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288 posts categorized "Education"

November 11, 2013

New Episode of Schooled - "Confessions of a Bad Teacher"

Check it out at Slate. I discuss the challenges and opportunities of teaching in high-poverty urban high schools with two teachers. John Owens lasted less than a year after leaving publishing to teach in the South Bronx. Alex Caputo-Pearl, a member of Teach for America's inaugural class, has been working for two decades in Los Angeles public schools, and was dismissed from Crenshaw High School after he led a controversial curriculum reform effort there.


November 04, 2013

Don't Miss My New Slate Podcast, "Schooled!"

This past spring, I got together with David Plotz, the editor of Slate, to discuss ideas for education coverage on the site. We wanted to come up with a project that would be relevant to parents, wonks, and everybody else who cares about kids and improving schools. 

The result is "Schooled," which launches today. The first episode features Amanda Ripley and myself, discussing whether American schools are anti-intellectual, what Teach for America and Finland have in common (hint: it involves the number 5), and who performs better on international tests -- the average Canadian kid or the average kid in Beverly Hills, California?

On future episodes we cover research on giftedness, class size, whether affluent kids learn less (or more) in mixed-income schools, and what to look for when you visit schools in which you're considering enrolling your child.

I'm proud to say five of the six episodes include either a current or former public school teacher. And that my producer was the very excellent Sally Herships.


September 10, 2013

TFA Teachers Perform Well in a New Study -- But Teacher Experience Still Matters

Before I dive in to Mathematica's new, positive research on Teach for America, a major caveat: Past studies of TFA suggest its recruits are more effective at teaching math than other subjects, and this study looks only at math. Across the board, it is easier for schools and teachers to raise math test scores than literacy scores. That's because most kids encounter math only at school, while in reading and writing, middle-class kids get a huge boost from vocabularly and book-rich home environments.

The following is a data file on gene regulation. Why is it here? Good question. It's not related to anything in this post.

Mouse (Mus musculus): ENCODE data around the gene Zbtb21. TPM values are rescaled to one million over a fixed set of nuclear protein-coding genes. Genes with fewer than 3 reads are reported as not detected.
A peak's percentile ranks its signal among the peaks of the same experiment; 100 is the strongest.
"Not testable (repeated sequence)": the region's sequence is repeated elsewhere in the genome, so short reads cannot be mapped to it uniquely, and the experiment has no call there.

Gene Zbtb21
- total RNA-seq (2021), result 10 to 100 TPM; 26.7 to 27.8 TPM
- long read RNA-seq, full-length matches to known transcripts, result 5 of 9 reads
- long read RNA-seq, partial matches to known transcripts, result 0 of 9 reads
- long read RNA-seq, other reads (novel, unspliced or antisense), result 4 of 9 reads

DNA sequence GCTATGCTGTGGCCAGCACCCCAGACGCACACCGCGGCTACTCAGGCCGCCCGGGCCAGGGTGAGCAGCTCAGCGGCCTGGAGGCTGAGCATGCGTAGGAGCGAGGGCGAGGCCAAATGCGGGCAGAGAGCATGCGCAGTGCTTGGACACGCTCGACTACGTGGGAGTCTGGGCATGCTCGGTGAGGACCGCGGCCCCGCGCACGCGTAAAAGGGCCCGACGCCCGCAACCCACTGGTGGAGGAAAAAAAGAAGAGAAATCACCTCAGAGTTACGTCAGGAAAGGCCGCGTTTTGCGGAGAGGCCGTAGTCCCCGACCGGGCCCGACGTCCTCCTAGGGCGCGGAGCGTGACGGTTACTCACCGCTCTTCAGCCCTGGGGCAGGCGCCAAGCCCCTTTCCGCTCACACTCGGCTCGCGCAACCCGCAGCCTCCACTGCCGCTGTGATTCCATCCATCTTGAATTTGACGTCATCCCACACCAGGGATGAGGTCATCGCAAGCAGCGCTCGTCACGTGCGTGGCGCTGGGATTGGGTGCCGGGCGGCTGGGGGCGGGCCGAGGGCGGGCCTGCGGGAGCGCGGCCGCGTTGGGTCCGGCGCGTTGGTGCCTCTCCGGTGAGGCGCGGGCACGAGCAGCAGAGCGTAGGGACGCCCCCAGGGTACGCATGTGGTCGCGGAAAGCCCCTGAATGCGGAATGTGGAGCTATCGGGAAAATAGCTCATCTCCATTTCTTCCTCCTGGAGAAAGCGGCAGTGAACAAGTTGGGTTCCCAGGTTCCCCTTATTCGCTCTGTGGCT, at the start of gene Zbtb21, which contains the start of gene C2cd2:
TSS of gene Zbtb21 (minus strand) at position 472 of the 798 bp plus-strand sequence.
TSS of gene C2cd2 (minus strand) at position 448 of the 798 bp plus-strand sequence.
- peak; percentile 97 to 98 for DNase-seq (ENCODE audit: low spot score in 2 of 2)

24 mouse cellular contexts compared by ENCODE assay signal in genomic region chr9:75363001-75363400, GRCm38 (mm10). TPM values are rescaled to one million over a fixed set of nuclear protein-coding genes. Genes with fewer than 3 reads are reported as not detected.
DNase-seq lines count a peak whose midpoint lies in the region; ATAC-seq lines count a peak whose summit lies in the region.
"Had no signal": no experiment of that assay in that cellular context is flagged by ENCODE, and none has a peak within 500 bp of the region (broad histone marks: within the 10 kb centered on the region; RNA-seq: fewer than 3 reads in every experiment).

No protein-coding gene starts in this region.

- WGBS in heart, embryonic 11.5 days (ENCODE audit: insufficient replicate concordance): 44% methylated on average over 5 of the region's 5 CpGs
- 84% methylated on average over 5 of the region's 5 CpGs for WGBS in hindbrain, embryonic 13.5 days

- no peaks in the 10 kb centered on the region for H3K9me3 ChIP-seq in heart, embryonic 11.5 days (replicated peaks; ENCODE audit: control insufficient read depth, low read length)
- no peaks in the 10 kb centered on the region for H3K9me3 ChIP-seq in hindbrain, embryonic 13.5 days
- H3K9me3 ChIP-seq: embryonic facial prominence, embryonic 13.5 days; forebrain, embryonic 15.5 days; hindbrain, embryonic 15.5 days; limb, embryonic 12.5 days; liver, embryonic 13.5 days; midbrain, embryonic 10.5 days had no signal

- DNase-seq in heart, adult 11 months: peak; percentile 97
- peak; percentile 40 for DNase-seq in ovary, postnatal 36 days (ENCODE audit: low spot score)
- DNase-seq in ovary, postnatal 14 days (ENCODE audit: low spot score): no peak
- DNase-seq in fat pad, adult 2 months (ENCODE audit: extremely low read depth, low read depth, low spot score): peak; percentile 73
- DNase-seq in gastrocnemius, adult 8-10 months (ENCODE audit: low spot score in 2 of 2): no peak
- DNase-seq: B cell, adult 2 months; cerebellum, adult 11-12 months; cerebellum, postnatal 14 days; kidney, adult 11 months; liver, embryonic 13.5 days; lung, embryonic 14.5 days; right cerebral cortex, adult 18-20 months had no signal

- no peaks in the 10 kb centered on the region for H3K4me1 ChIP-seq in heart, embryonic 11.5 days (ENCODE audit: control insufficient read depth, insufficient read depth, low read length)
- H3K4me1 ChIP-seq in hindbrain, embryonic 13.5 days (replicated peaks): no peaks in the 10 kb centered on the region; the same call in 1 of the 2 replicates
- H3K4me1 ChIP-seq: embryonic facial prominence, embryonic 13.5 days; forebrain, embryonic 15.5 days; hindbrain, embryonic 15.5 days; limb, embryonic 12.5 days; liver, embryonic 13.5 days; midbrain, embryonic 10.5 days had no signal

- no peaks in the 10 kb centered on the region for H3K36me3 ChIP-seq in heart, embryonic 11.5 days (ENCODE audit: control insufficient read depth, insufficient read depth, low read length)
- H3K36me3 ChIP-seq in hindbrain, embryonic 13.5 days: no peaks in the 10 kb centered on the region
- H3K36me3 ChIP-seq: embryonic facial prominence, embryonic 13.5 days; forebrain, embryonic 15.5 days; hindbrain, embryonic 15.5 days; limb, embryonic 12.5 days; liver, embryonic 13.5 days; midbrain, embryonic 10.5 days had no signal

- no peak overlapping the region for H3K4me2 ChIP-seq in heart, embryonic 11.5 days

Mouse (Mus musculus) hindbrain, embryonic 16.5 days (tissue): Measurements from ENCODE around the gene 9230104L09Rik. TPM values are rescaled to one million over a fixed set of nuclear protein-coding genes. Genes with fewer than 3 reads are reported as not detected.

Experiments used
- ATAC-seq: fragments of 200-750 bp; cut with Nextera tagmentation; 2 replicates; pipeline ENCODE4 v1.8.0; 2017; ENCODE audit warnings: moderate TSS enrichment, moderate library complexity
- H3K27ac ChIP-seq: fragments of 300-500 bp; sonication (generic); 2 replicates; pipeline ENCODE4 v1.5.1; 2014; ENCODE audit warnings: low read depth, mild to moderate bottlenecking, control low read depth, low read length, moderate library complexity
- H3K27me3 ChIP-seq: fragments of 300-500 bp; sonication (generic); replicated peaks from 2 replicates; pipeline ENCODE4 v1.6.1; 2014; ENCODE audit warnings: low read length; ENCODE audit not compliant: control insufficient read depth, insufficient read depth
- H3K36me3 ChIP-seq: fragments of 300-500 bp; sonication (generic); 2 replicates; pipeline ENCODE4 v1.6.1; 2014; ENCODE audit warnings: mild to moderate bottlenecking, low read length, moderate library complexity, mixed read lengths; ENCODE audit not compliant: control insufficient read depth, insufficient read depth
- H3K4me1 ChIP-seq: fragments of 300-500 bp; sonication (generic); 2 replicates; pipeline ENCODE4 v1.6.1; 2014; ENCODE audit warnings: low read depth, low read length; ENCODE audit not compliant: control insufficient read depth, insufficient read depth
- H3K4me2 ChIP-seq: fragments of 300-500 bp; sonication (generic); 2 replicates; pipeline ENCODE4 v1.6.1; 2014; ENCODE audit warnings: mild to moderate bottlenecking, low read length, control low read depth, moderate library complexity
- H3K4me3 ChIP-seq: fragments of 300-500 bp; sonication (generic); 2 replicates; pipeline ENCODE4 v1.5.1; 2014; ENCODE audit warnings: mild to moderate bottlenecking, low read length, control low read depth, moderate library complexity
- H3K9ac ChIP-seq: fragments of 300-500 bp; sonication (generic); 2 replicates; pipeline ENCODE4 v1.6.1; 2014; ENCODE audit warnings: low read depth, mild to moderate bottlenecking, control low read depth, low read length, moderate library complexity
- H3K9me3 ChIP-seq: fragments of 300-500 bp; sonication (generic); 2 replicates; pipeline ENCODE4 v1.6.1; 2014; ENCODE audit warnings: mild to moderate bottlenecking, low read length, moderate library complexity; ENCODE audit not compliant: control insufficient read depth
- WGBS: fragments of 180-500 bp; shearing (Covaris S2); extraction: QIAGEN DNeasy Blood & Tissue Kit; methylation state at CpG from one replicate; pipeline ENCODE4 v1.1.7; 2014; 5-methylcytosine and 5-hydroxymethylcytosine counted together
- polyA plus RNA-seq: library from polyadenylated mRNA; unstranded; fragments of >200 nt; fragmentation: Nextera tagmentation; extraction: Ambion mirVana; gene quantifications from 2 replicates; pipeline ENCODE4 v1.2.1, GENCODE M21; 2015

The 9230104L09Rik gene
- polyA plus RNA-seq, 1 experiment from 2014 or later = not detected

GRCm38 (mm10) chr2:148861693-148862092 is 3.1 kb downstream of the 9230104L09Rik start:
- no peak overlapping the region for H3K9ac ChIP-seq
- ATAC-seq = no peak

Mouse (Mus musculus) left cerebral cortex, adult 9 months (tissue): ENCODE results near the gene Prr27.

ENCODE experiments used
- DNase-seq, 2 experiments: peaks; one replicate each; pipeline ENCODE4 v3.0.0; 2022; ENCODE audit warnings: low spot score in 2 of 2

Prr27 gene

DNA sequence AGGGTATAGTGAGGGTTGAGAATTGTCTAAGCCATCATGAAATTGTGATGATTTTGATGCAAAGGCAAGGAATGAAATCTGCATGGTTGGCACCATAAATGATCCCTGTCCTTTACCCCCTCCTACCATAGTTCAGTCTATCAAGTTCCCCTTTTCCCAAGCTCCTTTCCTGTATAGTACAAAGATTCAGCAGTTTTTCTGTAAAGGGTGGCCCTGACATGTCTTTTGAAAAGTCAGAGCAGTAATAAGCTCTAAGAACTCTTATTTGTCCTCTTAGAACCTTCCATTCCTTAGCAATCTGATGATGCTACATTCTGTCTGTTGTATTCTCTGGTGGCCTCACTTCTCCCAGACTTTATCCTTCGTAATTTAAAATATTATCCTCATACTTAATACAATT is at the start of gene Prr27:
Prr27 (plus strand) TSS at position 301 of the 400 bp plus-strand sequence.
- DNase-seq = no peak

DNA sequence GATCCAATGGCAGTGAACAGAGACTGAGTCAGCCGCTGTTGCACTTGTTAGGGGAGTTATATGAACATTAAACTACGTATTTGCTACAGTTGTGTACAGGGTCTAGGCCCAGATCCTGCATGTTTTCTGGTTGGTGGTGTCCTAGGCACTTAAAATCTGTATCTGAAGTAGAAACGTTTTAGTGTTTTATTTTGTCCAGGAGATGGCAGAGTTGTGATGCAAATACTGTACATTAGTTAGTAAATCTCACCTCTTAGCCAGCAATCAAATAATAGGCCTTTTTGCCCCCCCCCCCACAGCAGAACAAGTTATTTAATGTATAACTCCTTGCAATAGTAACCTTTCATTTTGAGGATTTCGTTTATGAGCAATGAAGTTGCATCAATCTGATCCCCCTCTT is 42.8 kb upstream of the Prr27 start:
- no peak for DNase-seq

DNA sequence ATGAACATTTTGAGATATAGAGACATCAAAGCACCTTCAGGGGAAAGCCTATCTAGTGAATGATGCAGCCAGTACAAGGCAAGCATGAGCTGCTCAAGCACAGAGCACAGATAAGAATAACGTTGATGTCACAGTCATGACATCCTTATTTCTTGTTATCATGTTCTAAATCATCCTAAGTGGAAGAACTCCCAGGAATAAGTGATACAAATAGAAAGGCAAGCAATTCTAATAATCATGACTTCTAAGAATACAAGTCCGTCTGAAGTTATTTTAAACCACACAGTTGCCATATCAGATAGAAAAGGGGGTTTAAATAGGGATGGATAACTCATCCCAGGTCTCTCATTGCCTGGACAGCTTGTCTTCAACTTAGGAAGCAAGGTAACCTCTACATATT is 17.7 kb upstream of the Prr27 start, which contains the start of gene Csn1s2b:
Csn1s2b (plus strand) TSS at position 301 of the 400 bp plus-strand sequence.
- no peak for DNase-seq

Here we go.

The study design: Mathematica compared the performance of 136 TFA math teachers and 153 Teaching Fellows math teachers in 11 unnamed school districts to the performance of "matched" math teachers from other training programs, working within the same school buildings and with similar low-income student populations. Student outcomes were measured using end-of-schoolyear standardized tests. TFAers and Fellows were not compared to one another, in part because they tend to work at different schools.

The big takeaway: TFA math teachers outperformed non-TFA math teachers in their schools by .06 standard deviations in middle school and .13 standard deviations in high school. The talking point will be that this is the equivalent of an additional 2.6 months of learning per schoolyear. But it's important to realize this represents a relatively modest improvement in student achievement. For the average child in this study, who scored in just the 27th percentile in math compared to her peers across the country, having a TFA teacher will help her move up to the 30th percentile--still a long way off from grade-level math proficiency.